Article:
The finding that transcytotic vesicles serve as storage organelles for l‐glutamate expands the concept of the glutamate signaling. In addition to neuronal synaptic vesicles, we have shown that VGLUTs are functionally associated with synaptic‐like microvesicles in pinealocytes, hormone‐containing secretory granules in islet α and F cells and intestinal L cells, and acrosomes of early spermatid (Moriyama and Yamamoto, 2004; Uehara et al, 2006). Transcytotic vesicles are the fifth organelles to show vesicular storage of l‐glutamate. Transcytotic vesicles are morphologically and biochemically distinct from known secretory vesicles. Further characterization of transcytotic vesicles as l‐glutamate storage organelles, such as the intravesicular concentration of l‐glutamate, pH and the kinetics of l‐glutamate secretion, is important to reveal the common aspects and diversity in l‐glutamate signaling.

In conclusion, we have clarified the issues of when, where and how l‐glutamate is secreted in bone tissues. Glutamatergic signal transmission may play essential regulatory role(s) in bone homeostasis, as impairment of l‐glutamate signaling stimulates bone resorptive activity, leading to osteoporosis.

Materials and methods

Cell cultures

Primary osteoblasts were prepared from newborn ddY mice by sequential enzymatic digestion as previously described (Suda et al, 1997). Osteoclasts were induced to differentiate into mature osteoclasts by the co‐culture method described by Suda et al (1997) with slight modifications. More than 90% of the adherent cells were TRAP‐positive, which were used for experiments after prolonged incubation. To differentiate osteoclasts from RAW264.7 cells, the cells were treated with 100 ng/ml extracellular domain of RANKL (sRANKL) (Peprotech EC) and 10 000 U/ml macrophage colony‐stimulating factor (Kyowa Hakko) as described (Toyomura et al, 2003). Primary osteoblasts and clonal bone cell lines including MC3T3‐E1, MC3T3‐G2/PA6, ST2 (Udagawa et al, 1989) and C3H10T1/2 (Levine and Teegarden, 2004) were cultured as described.

VGLUT1 knockout (−/−) mice

A line of VGLUT1−/− mice was maintained as heterozygotes by continuous backcrossing with wild‐type+/+ C57/BL6 mice, as described (Fremeau et al, 2004b). Mice were genotyped by PCR (Fremeau et al, 2004b) before use.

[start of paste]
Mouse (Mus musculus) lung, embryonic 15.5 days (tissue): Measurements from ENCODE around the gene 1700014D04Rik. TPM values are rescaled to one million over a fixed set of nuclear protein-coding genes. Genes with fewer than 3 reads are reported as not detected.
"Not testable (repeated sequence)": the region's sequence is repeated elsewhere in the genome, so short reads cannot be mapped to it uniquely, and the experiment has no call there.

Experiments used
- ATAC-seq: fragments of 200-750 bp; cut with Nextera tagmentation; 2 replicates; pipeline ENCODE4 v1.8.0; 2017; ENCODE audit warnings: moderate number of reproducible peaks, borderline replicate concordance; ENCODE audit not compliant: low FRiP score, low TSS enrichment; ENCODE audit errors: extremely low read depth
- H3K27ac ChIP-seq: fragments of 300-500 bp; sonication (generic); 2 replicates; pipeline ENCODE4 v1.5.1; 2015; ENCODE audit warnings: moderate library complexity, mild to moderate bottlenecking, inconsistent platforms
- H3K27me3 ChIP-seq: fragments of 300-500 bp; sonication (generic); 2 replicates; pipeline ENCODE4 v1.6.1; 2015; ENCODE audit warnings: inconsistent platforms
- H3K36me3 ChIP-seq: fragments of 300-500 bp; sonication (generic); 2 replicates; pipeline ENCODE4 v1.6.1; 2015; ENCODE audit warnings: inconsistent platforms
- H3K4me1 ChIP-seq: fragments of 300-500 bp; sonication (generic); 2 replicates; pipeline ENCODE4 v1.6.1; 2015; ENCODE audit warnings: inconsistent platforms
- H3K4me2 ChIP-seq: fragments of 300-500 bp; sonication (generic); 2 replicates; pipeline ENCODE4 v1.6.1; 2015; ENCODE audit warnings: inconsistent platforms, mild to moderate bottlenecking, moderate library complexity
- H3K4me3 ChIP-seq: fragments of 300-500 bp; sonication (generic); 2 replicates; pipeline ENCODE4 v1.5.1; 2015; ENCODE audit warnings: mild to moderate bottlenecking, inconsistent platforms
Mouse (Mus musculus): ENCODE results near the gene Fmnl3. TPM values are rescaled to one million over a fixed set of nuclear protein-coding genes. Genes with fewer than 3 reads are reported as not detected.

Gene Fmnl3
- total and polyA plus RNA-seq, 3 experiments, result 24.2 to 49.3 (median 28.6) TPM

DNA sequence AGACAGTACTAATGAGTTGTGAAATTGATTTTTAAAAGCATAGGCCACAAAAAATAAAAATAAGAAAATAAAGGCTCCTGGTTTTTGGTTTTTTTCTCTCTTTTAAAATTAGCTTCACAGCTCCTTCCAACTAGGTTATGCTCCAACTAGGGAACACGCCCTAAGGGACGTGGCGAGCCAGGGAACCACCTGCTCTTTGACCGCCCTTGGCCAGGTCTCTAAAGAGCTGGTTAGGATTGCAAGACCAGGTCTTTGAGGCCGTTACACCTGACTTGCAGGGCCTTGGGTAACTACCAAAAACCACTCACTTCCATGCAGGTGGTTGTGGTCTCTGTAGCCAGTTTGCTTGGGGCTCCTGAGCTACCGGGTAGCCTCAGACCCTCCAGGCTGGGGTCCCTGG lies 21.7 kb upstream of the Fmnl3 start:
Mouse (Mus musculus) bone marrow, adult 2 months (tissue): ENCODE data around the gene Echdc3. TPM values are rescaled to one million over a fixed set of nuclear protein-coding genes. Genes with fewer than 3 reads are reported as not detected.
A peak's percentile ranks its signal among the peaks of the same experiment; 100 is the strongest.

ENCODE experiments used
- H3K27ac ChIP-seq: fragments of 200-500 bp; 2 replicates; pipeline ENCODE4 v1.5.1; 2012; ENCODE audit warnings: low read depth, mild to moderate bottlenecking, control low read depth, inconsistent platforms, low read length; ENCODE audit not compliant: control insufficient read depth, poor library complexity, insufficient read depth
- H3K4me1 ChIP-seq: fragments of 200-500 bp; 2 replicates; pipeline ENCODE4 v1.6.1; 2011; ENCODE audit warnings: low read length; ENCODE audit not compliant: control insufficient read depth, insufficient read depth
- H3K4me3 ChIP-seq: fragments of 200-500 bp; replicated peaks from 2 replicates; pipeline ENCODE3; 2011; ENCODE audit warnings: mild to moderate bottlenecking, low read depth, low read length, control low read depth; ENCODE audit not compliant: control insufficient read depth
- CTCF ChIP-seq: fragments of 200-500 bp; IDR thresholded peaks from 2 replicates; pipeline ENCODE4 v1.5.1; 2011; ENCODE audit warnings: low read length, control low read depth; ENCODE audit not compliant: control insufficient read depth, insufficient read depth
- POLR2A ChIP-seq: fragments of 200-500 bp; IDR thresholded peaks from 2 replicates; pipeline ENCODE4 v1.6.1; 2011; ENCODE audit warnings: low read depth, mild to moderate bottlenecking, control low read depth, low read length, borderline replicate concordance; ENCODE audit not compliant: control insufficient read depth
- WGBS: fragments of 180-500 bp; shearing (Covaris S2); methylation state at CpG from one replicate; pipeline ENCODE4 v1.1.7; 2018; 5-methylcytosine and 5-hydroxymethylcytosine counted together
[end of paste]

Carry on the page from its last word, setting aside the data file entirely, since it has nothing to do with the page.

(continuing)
RT–PCR and Northern analysis

Total RNA (1 μg) extracted from cultured cells was transcribed into cDNA in a final volume of 20 μl of a reaction buffer containing 0.2 mM each dNTP, 10 mM dithiothreitol, 100 pmol of random octamers and 200 U of Moloney murine leukemia virus reverse transcriptase (Amersham). After 1 h incubation at 42°C, the reaction was terminated by heating at 90°C for 5 min. The PCR amplification was performed as described (Hayashi et al, 2003a). The sequences of the oligonucleotides used as primers were based on the published sequences, and are shown in Supplementary Table SI. DNA sequencing was performed by the chain termination method. For Northern blotting, the mRNA (4.5 μg per lane) was separated on a 1% agarose gel containing formaldehyde and then transferred to a nylon membrane (Amersham). The immobilized RNA was probed with cDNA fragments of VGLUT (nt 270–706) labeled with [32P]dCTP (3000 Ci/mmol; Amersham) by random priming. After extensive washing, the membrane was subjected to autoradiography using BAS 1000 film (Fuji Film Co.).

Antibodies

Site‐specific polyclonal antibodies against rat VGLUT1, V‐ATPase subunit A and mGluR4 were prepared; their immunological specificities have been described elsewhere (Hayashi et al, 2003b; Uehara et al, 2004). Guinea‐pig polyclonal antibodies against mGluR8 and rabbit polyclonal antibodies against mGluR2/3 were purchased from Chemicon. The following antibodies were used as organelle markers: mouse monoclonal antibody 6C4 (kindly supplied by Dr T Kobayashi, Riken, Wako, Japan); mouse monoclonal antibodies against α‐tubulin (Sigma), TfR (NeoMarkers), cathepsin K (Oncogene Research Products), TGN38 (Transduction Laboratories) and GM130 (BD Transduction Laboratories); rat monoclonal antibodies against lamp2 (Developmental Studies Hybridoma Bank). Alexa Fluor 488‐labeled anti‐rabbit IgG, Alexa Fluor 568‐labeled anti‐mouse IgG and Alexa Fluor 568‐labeled phalloidin were obtained from Molecular Probes and IgG conjugated with colloidal gold from British Biocell International Ltd.

Western blotting

Membrane fractions from RAW264.7 cells treated with RANKL or untreated cells (1 × 108 cells each) were prepared and denatured with SDS sample buffer containing 1% SDS and 10% β‐mercaptoethanol. Then, Western analysis was performed as described by Hayashi et al. (2003a).

Immunohistochemistry

The procedure of Hayashi et al. (2003a, 2003b) was used. In brief, cells on collagen‐coated coverslips were fixed with 4% paraformaldehyde in PBS for 30 min, followed by a 15 min incubation in PBS containing 0.1% Triton X‐100, 2% goat serum and 1% bovine serum albumin (BSA), and finally reacted with antibodies at 1 μg/ml or diluted 1000‐fold (anti‐VGLUT1 or other antibody) in PBS containing 0.5% BSA for 1 h at room temperature. Samples were washed four times with PBS and then reacted with the secondary antibody for 1 h at room temperature. The secondary antibodies used were Alexa Fluor 568‐labeled anti‐mouse IgG (1 μg/ml) or Alexa Fluor 488‐labeled anti‐rabbit IgG (2 μg/ml) (Molecular Probes). Finally, the immunoreactivity was examined under an Olympus FV300 confocal laser microscope.